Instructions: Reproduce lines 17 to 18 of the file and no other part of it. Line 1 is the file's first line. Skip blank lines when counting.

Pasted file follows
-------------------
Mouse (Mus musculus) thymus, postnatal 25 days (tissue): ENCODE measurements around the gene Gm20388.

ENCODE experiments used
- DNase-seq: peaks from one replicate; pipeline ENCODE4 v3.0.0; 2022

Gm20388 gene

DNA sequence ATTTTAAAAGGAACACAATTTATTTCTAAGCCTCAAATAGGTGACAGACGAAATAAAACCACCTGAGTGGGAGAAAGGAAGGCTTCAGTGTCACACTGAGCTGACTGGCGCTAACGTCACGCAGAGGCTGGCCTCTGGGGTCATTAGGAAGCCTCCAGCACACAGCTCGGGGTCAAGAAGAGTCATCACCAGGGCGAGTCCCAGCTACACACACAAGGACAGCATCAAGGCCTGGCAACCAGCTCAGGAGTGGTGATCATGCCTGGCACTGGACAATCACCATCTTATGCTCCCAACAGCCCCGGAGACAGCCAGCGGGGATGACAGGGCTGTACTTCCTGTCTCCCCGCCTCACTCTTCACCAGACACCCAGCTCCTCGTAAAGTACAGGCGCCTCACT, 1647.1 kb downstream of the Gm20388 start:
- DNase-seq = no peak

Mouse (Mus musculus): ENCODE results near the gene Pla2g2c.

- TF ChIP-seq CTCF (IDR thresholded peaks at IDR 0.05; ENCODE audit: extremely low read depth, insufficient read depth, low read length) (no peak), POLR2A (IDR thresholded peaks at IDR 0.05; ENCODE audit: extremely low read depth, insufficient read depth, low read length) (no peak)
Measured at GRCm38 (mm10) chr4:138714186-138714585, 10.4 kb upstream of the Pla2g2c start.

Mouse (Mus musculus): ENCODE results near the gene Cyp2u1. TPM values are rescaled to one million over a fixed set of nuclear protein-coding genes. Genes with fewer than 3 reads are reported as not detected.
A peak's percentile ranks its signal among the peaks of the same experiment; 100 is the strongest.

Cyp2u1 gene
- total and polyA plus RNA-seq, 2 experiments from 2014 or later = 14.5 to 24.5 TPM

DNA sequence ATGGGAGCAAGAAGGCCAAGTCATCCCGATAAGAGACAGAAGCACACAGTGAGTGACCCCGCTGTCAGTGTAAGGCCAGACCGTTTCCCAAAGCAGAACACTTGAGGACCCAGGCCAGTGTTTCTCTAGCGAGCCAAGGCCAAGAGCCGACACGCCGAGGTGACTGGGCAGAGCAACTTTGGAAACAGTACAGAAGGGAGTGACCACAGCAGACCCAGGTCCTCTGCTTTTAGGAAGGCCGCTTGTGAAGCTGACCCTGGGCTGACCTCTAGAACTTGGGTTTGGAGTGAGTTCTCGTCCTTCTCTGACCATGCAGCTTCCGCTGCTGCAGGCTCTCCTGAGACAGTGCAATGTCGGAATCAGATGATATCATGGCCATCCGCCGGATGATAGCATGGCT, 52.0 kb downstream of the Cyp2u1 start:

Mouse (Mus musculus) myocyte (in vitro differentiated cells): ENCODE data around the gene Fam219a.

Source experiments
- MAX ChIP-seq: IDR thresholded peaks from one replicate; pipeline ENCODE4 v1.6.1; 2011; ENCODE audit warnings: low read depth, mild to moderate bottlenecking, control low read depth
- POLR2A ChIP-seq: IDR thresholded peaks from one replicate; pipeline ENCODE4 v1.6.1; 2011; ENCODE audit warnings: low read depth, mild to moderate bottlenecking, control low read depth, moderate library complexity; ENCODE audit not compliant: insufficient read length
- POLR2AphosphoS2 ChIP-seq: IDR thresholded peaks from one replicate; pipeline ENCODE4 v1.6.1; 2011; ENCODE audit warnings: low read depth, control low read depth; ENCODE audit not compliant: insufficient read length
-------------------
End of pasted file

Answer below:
- MAX ChIP-seq: IDR thresholded peaks from one replicate; pipeline ENCODE4 v1.6.1; 2011; ENCODE audit warnings: low read depth, mild to moderate bottlenecking, control low read depth
- POLR2A ChIP-seq: IDR thresholded peaks from one replicate; pipeline ENCODE4 v1.6.1; 2011; ENCODE audit warnings: low read depth, mild to moderate bottlenecking, control low read depth, moderate library complexity; ENCODE audit not compliant: insufficient read length